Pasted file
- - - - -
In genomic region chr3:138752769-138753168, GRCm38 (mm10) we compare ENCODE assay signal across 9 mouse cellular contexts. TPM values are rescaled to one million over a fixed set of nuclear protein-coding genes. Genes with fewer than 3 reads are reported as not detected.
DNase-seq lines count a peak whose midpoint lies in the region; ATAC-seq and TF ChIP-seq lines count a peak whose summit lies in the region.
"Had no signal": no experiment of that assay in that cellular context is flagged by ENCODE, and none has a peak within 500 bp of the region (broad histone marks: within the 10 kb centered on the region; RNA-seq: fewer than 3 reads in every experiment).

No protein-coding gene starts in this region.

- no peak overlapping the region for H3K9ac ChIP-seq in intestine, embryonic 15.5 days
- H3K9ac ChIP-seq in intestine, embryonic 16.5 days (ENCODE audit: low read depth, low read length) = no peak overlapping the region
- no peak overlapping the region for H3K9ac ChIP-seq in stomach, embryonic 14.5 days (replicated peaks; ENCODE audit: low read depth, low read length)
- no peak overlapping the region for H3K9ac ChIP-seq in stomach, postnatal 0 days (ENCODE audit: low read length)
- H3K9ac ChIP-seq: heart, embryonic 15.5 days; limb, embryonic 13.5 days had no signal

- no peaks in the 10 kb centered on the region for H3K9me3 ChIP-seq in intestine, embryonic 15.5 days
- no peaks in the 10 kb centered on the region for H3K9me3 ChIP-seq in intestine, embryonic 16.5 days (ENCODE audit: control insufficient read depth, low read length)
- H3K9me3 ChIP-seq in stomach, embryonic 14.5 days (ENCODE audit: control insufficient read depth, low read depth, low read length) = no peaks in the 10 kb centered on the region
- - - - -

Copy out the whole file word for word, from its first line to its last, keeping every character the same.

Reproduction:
In genomic region chr3:138752769-138753168, GRCm38 (mm10) we compare ENCODE assay signal across 9 mouse cellular contexts. TPM values are rescaled to one million over a fixed set of nuclear protein-coding genes. Genes with fewer than 3 reads are reported as not detected.
DNase-seq lines count a peak whose midpoint lies in the region; ATAC-seq and TF ChIP-seq lines count a peak whose summit lies in the region.
"Had no signal": no experiment of that assay in that cellular context is flagged by ENCODE, and none has a peak within 500 bp of the region (broad histone marks: within the 10 kb centered on the region; RNA-seq: fewer than 3 reads in every experiment).

No protein-coding gene starts in this region.

- no peak overlapping the region for H3K9ac ChIP-seq in intestine, embryonic 15.5 days
- H3K9ac ChIP-seq in intestine, embryonic 16.5 days (ENCODE audit: low read depth, low read length) = no peak overlapping the region
- no peak overlapping the region for H3K9ac ChIP-seq in stomach, embryonic 14.5 days (replicated peaks; ENCODE audit: low read depth, low read length)
- no peak overlapping the region for H3K9ac ChIP-seq in stomach, postnatal 0 days (ENCODE audit: low read length)
- H3K9ac ChIP-seq: heart, embryonic 15.5 days; limb, embryonic 13.5 days had no signal

- no peaks in the 10 kb centered on the region for H3K9me3 ChIP-seq in intestine, embryonic 15.5 days
- no peaks in the 10 kb centered on the region for H3K9me3 ChIP-seq in intestine, embryonic 16.5 days (ENCODE audit: control insufficient read depth, low read length)
- H3K9me3 ChIP-seq in stomach, embryonic 14.5 days (ENCODE audit: control insufficient read depth, low read depth, low read length) = no peaks in the 10 kb centered on the region